The rise of Biobanks

Drug companies are turning to human samples as one route to fast-tracking drug discovery

Medicines Discovery Catapult

High quality human tissue samples have become the gold standard for biomedical research, and reliable access to such material is a critical resource for many companies. In addition, the rapid growth of translational research and personalised medicine has further increased demand for human biological samples.

Biobanking has been identified as a key area to accelerate growth in the pharma industry, and it has been widely recognised that the old ‘blockbuster’ model is no longer an efficient way to produce new chemical entities (NCEs). The situation was highlighted in the US FDA report, Challenge and Opportunity on the Critical Path to New Medical Products:

“… there is growing concern that many of the new basic science discoveries made in recent years may not quickly yield more effective, more affordable, and safe medical products for patients. This is because the current medical product development path is becoming increasingly challenging, inefficient and costly. During the last several years, the number of new drug and biologic applications submitted to FDA has declined significantly…”

To address these issues, drug companies are turning to human samples as one route to fast-tracking drug discovery.

Biobanks and tissue suppliers have grown exponentially in response to this increasing demand for samples and there now exists a broad range of suppliers, ranging from niche collections that specialise in one disease area to commercial suppliers. Biobanks have been on the increase since the 1970s, with a growth rate of 42% over the period 1990 to 1999, and a further rise in the last decade of 36%.

In a recent report released by the business information provider Visiongain, they estimated that the Biobank market will continue to grow to over $53 billion in 2027 and it looks likely to carry on expanding as researchers continue to favour human tissues and biomaterials for pharmaceutical and diagnostics research.

Prospectively sourced samples from consenting patients are much in demand for scientific research. While banked collections are an invaluable resource, it can sometimes be difficult for researchers to source the exact material required for a project, and the lack of harmonisation across organisations can lead to variations in sample and data quality.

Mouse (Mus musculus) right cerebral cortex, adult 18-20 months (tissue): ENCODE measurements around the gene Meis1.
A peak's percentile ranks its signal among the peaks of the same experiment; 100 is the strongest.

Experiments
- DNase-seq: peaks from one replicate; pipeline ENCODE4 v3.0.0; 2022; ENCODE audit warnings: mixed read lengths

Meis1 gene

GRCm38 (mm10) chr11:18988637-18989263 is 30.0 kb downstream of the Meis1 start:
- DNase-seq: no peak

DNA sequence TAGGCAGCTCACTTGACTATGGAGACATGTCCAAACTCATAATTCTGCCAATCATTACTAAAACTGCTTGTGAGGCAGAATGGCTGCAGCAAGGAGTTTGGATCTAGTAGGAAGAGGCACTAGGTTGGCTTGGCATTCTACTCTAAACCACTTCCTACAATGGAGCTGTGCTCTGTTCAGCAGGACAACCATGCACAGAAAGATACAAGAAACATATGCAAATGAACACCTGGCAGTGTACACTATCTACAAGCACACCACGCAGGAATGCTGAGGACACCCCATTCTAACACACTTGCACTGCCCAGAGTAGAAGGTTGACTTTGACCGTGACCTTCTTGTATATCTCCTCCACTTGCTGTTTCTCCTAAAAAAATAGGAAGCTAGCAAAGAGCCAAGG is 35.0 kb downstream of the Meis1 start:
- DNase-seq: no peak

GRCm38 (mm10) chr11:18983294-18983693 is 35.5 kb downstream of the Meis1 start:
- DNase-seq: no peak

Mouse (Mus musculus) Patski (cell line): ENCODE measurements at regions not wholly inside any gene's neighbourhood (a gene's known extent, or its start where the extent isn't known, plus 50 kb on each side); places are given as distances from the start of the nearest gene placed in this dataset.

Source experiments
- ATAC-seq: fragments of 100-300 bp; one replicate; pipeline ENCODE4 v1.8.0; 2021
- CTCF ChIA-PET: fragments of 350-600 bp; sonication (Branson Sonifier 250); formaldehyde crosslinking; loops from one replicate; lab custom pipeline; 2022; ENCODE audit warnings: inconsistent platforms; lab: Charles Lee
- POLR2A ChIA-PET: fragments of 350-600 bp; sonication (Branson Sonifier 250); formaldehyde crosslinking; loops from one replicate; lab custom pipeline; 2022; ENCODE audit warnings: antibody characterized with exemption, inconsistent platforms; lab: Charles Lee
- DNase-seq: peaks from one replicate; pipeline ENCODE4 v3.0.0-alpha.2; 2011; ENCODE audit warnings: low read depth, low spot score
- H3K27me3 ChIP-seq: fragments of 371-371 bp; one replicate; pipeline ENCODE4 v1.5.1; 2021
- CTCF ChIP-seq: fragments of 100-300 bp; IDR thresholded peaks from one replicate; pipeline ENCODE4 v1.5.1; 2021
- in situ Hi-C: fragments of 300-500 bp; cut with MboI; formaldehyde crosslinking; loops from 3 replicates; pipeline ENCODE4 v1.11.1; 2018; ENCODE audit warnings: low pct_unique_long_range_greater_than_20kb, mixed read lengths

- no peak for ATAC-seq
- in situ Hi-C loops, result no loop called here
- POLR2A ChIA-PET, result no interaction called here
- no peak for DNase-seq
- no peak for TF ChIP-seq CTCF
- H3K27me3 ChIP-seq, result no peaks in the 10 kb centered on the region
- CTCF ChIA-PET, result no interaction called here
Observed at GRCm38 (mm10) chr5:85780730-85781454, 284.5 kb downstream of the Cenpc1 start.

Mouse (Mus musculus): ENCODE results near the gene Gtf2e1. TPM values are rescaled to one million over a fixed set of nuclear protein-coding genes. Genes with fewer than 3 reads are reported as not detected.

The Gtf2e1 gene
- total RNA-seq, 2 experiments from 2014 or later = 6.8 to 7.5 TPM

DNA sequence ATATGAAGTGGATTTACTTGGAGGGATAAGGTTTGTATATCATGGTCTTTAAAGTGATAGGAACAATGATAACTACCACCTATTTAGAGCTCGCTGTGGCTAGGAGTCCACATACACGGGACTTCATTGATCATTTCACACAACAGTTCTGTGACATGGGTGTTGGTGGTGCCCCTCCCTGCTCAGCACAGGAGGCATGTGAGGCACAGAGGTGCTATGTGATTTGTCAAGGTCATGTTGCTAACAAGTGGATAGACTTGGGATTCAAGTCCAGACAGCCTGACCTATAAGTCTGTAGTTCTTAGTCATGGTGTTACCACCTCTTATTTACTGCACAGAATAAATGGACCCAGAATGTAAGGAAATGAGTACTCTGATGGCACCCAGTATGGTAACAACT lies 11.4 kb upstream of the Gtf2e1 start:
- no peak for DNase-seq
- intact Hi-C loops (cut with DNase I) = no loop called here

However, there are still some tissues and disease areas that are very difficult to source and a lack of industry standardisation means there are inconsistencies in terms of sample quality and clinical data. For many researchers, this leads to a frustrating inability to obtain high-quality human samples and leaves them with no alternative but to design experiments around whatever tissues they can get, rather than pursuing the most promising research leads.

It is clear that no single biorepository can cover the range of samples needed for research; moreover, as trends change sample demand also changes. Some biobanks operate strategic alliances to overcome this but there is currently no standardisation across the industry. These needs are driving a general trend towards harmonisation and sharing of best practice across biobanks.

The International Society for Biological and Environmental Repositories (ISBER) and its European counterpart (ESBB) represent an international forum for addressing the technical, legal, ethical and managerial issues relevant to repositories of biological and environmental specimens, and are presently working to promote and achieve harmonisation across biobanks.

The ultimate goal is a cross-functional network to allow the sharing of data, sample databases and analyses. The success of this goal is dependent on the standardisation of processes such as sample collection, storage and information management, and although some cooperative networks have now been successfully established, the ideal is still a long way off. It has been estimated that around 68 per cent of biobanks are still ‘stand-alone’ organisations and those within networks are mostly government funded.

Increasing sample demand, coupled with difficulties in sample sourcing, is driving new ways of working in the biobanking industry, and the availability of ‘on-demand’ samples is emerging.

About the author

Photo of Fiona Mackenzie

Fiona Mackenzie is Client Services Director at Tissue Solutions, a virtual biobank that offers a single-point access to the entire range of human biomaterials including diseased and normal tissues.

Prior to Tissue Solutions, she worked in the fields of biotechnology transfer, preclinical research and drug discovery. Fiona obtained a PhD in Pharmaceutical Sciences and an MBA from the University of Western Scotland (UK).

This article is from a series contributed by the UK drug discovery community. For more information read our disclaimer.